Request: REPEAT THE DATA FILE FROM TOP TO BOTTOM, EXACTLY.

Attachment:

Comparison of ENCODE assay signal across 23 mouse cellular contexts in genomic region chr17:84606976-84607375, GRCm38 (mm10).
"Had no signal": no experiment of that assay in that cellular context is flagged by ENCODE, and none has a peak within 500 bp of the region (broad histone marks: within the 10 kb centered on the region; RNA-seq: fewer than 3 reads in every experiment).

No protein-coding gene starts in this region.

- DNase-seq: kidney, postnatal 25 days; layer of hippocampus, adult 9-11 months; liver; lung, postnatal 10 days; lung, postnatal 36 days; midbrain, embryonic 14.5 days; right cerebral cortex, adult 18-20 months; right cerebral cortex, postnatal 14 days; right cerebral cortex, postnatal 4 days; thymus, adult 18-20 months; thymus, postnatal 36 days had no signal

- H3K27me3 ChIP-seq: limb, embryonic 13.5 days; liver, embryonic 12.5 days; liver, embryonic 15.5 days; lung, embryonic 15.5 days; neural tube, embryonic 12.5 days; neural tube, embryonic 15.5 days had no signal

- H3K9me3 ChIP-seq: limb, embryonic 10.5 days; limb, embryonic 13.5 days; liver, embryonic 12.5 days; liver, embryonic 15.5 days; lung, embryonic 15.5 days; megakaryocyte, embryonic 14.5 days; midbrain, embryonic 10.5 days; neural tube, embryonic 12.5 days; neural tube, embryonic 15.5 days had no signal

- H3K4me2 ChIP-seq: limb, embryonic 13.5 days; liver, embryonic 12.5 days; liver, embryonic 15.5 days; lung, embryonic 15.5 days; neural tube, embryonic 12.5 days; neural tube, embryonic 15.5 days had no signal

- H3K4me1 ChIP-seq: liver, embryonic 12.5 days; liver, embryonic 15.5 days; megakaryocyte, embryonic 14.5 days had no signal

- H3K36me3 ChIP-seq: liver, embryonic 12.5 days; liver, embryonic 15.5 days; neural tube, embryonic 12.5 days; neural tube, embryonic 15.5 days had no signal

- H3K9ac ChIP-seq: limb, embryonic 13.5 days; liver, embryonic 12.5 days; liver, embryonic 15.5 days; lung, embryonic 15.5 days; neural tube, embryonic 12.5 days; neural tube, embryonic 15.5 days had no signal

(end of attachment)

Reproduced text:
Comparison of ENCODE assay signal across 23 mouse cellular contexts in genomic region chr17:84606976-84607375, GRCm38 (mm10).
"Had no signal": no experiment of that assay in that cellular context is flagged by ENCODE, and none has a peak within 500 bp of the region (broad histone marks: within the 10 kb centered on the region; RNA-seq: fewer than 3 reads in every experiment).

No protein-coding gene starts in this region.

- DNase-seq: kidney, postnatal 25 days; layer of hippocampus, adult 9-11 months; liver; lung, postnatal 10 days; lung, postnatal 36 days; midbrain, embryonic 14.5 days; right cerebral cortex, adult 18-20 months; right cerebral cortex, postnatal 14 days; right cerebral cortex, postnatal 4 days; thymus, adult 18-20 months; thymus, postnatal 36 days had no signal

- H3K27me3 ChIP-seq: limb, embryonic 13.5 days; liver, embryonic 12.5 days; liver, embryonic 15.5 days; lung, embryonic 15.5 days; neural tube, embryonic 12.5 days; neural tube, embryonic 15.5 days had no signal

- H3K9me3 ChIP-seq: limb, embryonic 10.5 days; limb, embryonic 13.5 days; liver, embryonic 12.5 days; liver, embryonic 15.5 days; lung, embryonic 15.5 days; megakaryocyte, embryonic 14.5 days; midbrain, embryonic 10.5 days; neural tube, embryonic 12.5 days; neural tube, embryonic 15.5 days had no signal

- H3K4me2 ChIP-seq: limb, embryonic 13.5 days; liver, embryonic 12.5 days; liver, embryonic 15.5 days; lung, embryonic 15.5 days; neural tube, embryonic 12.5 days; neural tube, embryonic 15.5 days had no signal

- H3K4me1 ChIP-seq: liver, embryonic 12.5 days; liver, embryonic 15.5 days; megakaryocyte, embryonic 14.5 days had no signal

- H3K36me3 ChIP-seq: liver, embryonic 12.5 days; liver, embryonic 15.5 days; neural tube, embryonic 12.5 days; neural tube, embryonic 15.5 days had no signal

- H3K9ac ChIP-seq: limb, embryonic 13.5 days; liver, embryonic 12.5 days; liver, embryonic 15.5 days; lung, embryonic 15.5 days; neural tube, embryonic 12.5 days; neural tube, embryonic 15.5 days had no signal